Visit Fishbourne Roman Palace: Fishbourne Roman Palace & Gardens – Sussex Past

Open 7 days a week, April – October. Entry charges apply.

Check out their hot off the press guidebook by Dr. Miles Russell: https://sussexpast.co.uk/product/fishbourne-roman-palace-guidebook-written-by-miles-russell-fsa/


Worthing Museum and Art Gallery

Chanctonbury Ring by Tim Kahane

Worthing Museum’s archaeology collections are extensive and rich, with highlight material from the Roman period. This includes the Patching Hoard, dated to the late 460s AD, and therefore enhancing our understanding of Britain after the much-cited ‘letter’ of the Emperor Honorius dated to around AD410, which told the island to “look to their own defence” as the beleaguered emperor had prioritise elsewhere. Other highlights include Roman objects from Chanctonbury Ring, which was utilised as a religious site from the mid 1st century AD, and beautiful objects from Muntham Court, including a 3rd century AD mouthpiece from a musical instrument.

Visit Worthing Museum: https://wtm.uk/museum/

Open Wednesday to Sunday


Bignor Roman Villa

Dating from the 1st to the 4th century AD and within that undergoing a number of development phases, the Roman villa at Bignor encapsulates a story very resonant to us today – farming, sustainable supply chains and adaptation to new business opportunities. Exploiting landscape resources, including downland grazing and its proximity to Stane Street (which linked Chichester to London), Bignor thrived and its humble origins soon boasted luxurious accommodation, including high quality mosaics floors, with one, featuring the myth of Jupiter (in the guise of an eagle) kidnapping Ganymede, a myth with origins well before the 8th century BC given Homer records the story in his Iliad. It is a story whose young hero came from what is now modern Turkey, translated through the classical ancient Mediterranean, replicated here in the Sussex downland.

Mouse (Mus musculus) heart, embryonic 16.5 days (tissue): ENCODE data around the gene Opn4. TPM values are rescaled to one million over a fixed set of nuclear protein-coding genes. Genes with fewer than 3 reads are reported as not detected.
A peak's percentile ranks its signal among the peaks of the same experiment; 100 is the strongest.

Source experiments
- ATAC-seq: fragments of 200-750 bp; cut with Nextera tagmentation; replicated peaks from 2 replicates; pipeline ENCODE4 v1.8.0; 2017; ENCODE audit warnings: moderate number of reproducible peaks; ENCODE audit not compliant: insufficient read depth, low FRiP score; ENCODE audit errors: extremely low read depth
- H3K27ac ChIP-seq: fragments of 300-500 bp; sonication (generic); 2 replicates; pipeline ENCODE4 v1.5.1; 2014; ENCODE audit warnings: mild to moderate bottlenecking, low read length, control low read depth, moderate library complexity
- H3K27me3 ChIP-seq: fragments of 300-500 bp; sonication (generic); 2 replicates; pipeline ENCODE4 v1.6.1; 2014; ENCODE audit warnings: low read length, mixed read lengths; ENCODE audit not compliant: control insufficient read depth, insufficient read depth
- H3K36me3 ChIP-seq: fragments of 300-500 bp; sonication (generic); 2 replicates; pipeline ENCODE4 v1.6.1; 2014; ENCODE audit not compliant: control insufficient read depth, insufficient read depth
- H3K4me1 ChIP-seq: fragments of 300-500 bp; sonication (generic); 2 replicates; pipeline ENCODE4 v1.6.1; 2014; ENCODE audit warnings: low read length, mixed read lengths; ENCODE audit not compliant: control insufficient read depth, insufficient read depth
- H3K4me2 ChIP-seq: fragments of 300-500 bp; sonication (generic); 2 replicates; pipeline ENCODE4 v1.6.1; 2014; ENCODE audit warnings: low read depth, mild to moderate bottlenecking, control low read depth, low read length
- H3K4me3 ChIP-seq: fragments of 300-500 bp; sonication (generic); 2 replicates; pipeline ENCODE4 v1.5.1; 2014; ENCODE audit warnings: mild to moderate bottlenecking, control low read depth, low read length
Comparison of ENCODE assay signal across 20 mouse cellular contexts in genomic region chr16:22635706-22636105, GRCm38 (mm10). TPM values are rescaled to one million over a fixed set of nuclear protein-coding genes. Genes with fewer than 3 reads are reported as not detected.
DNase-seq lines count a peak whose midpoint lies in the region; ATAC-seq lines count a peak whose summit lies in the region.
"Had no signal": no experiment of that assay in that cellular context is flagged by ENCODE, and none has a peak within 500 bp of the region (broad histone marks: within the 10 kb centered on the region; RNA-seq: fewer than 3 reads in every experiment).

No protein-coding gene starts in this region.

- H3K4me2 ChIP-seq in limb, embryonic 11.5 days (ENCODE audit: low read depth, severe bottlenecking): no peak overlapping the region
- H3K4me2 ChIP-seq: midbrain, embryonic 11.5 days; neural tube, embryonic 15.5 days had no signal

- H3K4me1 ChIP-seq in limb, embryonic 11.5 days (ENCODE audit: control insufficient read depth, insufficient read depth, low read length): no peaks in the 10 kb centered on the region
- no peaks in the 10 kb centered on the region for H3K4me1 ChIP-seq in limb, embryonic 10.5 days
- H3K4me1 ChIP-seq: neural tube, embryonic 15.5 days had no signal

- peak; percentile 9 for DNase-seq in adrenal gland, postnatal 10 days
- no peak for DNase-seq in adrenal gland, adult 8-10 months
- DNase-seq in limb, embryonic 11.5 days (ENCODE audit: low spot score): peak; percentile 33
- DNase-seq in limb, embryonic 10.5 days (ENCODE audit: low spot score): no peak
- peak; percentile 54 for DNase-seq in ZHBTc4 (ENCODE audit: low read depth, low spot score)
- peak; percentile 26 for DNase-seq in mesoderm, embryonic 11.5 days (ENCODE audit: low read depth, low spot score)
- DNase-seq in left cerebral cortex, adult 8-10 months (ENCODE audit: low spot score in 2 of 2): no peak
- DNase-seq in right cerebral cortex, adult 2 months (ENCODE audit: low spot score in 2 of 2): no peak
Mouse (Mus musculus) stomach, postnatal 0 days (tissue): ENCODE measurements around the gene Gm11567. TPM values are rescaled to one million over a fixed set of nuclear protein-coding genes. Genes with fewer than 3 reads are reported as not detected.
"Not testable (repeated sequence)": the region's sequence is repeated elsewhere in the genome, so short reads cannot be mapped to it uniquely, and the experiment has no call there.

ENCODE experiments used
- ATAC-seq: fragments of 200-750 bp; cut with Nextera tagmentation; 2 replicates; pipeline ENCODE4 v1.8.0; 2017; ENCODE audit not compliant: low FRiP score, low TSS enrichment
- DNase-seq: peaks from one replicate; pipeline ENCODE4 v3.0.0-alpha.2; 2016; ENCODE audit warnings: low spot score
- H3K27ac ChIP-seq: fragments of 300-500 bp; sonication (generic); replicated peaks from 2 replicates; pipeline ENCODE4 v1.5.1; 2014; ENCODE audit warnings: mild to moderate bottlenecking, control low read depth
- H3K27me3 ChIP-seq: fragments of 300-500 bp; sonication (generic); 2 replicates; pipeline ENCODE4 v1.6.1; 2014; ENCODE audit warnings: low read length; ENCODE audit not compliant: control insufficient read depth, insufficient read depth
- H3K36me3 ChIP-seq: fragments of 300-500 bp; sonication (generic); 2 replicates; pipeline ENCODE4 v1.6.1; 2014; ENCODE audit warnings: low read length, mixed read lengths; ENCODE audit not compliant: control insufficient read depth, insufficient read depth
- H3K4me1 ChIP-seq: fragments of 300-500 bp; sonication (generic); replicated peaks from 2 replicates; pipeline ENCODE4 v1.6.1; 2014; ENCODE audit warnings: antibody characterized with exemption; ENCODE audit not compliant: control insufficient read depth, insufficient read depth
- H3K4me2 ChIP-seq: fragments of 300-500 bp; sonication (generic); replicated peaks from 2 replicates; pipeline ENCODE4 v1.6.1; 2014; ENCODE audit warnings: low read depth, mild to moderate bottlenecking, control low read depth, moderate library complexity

Visit Bignor Roman Villa: Planning your visit | Romanvilla | Bignor (bignorromanvilla.co.uk)

Open Wednesday – Sunday, April – October (open every day in August).

Entry charges apply.

Winchester City Museum

Discover more about Venta Belgarum – known today as Winchester – through a wealth of Roman objects, including the so-called Silkstead Head, a small bronze head of a girl from the first or early second century AD. By the 3rd century, Venta Belgarum was the fifth largest city in Roman Britain, and much like Chichester, was surrounded by an agriculturally rich landscape that gave rise to the ‘villa-economies’ – not just countryside retreats for the wealthy, but functional landed estates where family wealth grew from exports and supply chains – with examples discovered at Rowlands Castle, Holt Down, Stroud, and Chalton. Splendid among the villas of Hampshire, sitting just outside the National Park, Winchester City Museum also boasts beautiful mosaic and fragmented painted wall plaster from Sparsholt Roman Villa.

Visit Winchester City Museum: City Museum, Winchester | Historic Winchester

Entry charges apply.

Enjoy your museum visit! 😊